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Are we born equal: a study of intergenerational income mobility in China

  • Mengjie Jin (a1), Xuemei Bai (a2), Kevin X Li (a3) and Wenming Shi (a4)

Abstract

Studies show that the gain from China's remarkable growth of the past 35 years has not been evenly shared, especially through the intergenerational transmission of income. To address this concern, we use data from China Health and Nutrition Survey and find the intergenerational income elasticity to be 0.466 in 2011, which suggests that sons’ incomes are affected by their fathers’ economic statuses to a large extent. A cross-country comparison indicates that the degree of generational income mobility in China is lower than that in many developed nations. Meanwhile, by investigating possible transmission channels, we find that the fathers’ investments in the sons’ education and occupation play substantial roles in intergenerational transmission of income. The results not only demonstrate the trends in intergenerational income mobility in China, but also identify the most likely transmission channels, which is of great importance to improving social equality.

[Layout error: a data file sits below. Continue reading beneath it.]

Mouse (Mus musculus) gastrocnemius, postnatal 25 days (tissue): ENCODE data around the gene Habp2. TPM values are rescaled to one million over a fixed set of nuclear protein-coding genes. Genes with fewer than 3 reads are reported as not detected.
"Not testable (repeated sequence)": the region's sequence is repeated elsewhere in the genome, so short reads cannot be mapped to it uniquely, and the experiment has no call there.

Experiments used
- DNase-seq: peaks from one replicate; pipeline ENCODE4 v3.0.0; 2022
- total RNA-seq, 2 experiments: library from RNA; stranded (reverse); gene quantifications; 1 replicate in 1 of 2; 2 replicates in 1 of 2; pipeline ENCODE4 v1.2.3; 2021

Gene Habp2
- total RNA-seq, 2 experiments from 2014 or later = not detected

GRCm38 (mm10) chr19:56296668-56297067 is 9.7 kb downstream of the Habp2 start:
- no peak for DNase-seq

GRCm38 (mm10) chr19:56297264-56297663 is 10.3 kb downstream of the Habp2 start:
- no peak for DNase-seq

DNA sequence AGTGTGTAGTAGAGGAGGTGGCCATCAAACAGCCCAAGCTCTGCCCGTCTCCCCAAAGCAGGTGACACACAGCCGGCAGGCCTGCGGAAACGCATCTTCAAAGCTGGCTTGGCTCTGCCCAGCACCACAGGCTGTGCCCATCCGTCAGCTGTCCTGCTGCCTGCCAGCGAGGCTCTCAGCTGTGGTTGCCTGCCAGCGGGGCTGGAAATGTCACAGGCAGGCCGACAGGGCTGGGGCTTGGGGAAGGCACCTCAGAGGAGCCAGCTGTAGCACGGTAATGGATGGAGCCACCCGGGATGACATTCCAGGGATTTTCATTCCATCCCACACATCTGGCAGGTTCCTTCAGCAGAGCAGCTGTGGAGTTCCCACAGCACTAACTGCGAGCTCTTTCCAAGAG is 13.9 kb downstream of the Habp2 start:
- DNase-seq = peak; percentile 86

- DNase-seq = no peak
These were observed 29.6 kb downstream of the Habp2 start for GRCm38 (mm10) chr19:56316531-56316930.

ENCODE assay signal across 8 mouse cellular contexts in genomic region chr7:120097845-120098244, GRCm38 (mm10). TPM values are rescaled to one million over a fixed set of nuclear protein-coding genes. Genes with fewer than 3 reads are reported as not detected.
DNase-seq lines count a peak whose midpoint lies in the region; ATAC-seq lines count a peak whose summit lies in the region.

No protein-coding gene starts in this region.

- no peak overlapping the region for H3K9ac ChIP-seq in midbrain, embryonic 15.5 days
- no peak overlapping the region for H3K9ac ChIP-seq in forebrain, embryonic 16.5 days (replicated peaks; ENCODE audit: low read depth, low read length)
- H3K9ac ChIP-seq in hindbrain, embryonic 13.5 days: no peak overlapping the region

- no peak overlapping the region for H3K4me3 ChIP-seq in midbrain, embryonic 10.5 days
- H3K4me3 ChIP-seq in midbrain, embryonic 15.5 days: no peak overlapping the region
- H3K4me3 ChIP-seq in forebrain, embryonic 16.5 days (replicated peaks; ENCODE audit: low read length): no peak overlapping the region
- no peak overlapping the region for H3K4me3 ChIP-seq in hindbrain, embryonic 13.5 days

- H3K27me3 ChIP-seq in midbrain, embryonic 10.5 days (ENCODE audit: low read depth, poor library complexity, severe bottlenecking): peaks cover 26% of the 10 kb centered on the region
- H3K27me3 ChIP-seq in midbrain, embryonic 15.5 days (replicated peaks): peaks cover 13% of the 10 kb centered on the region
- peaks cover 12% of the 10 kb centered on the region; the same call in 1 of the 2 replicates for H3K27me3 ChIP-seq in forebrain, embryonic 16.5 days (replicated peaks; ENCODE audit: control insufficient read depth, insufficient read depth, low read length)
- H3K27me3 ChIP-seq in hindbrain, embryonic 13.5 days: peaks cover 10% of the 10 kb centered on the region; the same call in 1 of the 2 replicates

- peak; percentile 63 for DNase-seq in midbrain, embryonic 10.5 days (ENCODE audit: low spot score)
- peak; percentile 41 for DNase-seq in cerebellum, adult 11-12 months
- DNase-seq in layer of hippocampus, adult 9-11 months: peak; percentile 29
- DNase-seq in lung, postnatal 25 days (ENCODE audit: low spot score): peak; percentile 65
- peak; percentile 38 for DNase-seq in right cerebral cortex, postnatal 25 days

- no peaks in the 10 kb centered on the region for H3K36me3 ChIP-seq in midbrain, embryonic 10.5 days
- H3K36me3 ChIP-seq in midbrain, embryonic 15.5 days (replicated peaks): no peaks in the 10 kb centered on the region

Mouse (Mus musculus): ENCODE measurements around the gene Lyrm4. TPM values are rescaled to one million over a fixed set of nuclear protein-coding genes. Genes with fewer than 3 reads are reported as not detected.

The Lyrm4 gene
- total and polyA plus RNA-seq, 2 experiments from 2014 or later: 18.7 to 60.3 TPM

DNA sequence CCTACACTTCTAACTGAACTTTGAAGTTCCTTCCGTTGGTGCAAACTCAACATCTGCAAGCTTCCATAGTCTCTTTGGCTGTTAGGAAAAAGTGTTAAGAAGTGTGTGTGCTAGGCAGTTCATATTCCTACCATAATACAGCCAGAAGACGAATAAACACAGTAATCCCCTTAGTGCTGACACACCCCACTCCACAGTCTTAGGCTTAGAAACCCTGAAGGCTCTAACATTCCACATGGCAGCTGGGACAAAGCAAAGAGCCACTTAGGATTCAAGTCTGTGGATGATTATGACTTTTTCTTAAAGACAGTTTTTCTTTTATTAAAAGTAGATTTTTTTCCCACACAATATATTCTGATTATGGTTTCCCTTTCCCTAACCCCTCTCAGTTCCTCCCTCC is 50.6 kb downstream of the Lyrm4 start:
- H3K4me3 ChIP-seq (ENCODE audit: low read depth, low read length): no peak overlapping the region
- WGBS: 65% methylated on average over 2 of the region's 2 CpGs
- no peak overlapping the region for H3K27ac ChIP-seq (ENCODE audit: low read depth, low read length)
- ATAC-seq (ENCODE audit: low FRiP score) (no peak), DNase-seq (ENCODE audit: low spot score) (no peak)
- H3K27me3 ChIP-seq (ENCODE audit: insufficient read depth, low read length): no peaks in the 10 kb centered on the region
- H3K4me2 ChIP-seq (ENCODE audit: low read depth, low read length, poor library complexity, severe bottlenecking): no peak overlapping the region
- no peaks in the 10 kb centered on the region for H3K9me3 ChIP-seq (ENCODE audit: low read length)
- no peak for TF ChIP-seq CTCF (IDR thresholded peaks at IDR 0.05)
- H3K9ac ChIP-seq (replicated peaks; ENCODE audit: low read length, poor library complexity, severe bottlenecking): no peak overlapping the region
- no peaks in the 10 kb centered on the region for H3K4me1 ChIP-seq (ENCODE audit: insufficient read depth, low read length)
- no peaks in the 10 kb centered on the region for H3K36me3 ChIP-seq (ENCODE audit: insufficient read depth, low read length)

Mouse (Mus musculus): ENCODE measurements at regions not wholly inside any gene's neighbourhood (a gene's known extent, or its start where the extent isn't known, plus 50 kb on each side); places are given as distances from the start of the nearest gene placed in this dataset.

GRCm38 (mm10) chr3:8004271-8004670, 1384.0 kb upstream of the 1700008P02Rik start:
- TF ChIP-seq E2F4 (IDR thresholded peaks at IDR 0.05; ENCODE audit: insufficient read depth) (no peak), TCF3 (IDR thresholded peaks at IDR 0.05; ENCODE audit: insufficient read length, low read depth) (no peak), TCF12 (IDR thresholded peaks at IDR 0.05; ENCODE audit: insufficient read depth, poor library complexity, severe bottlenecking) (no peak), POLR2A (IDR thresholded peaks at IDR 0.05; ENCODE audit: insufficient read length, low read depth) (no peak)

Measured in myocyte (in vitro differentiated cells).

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Corresponding author

*Corresponding author. E-mail: Wenming.Shi@utas.edu.au

References

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